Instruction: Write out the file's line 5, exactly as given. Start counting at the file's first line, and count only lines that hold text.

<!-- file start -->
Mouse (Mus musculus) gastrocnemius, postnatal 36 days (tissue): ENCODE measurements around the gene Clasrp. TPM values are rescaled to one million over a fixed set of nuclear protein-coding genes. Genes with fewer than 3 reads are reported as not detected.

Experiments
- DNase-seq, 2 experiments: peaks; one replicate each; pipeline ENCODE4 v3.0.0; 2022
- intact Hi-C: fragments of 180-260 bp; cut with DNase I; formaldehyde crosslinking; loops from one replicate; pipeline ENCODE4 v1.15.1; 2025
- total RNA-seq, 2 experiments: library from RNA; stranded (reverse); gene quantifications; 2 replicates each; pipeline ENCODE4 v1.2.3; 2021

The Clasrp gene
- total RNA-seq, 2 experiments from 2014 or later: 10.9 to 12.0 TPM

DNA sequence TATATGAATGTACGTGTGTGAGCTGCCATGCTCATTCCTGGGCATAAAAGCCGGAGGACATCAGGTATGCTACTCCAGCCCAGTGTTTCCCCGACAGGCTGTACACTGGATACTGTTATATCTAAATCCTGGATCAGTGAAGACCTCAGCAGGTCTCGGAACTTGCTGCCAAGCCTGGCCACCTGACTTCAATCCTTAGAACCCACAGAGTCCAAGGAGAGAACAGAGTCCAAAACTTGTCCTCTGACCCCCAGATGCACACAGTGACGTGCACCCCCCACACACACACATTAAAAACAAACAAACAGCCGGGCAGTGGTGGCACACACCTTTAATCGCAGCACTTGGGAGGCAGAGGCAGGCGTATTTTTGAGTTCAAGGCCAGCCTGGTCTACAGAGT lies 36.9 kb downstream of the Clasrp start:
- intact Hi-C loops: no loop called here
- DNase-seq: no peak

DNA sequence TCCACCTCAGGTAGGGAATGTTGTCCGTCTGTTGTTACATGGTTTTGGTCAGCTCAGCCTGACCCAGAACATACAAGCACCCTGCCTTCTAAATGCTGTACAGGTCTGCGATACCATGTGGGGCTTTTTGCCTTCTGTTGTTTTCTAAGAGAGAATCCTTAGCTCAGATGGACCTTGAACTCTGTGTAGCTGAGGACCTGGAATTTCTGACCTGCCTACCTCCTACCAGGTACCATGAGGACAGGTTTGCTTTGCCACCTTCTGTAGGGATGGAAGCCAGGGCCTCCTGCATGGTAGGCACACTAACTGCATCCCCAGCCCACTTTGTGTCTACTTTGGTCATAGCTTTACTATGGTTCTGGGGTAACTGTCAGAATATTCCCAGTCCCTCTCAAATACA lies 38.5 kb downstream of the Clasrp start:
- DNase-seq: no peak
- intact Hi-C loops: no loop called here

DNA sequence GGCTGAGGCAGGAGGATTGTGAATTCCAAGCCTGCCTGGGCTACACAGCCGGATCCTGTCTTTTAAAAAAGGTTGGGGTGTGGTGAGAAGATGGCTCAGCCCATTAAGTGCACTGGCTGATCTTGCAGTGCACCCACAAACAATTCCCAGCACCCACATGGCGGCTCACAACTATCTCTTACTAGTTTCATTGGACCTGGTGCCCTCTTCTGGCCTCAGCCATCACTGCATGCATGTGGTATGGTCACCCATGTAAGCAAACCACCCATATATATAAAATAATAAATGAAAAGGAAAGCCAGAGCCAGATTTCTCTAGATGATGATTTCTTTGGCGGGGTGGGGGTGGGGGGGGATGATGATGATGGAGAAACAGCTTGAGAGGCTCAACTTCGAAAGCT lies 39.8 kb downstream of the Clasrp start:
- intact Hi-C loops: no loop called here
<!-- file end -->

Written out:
- total RNA-seq, 2 experiments: library from RNA; stranded (reverse); gene quantifications; 2 replicates each; pipeline ENCODE4 v1.2.3; 2021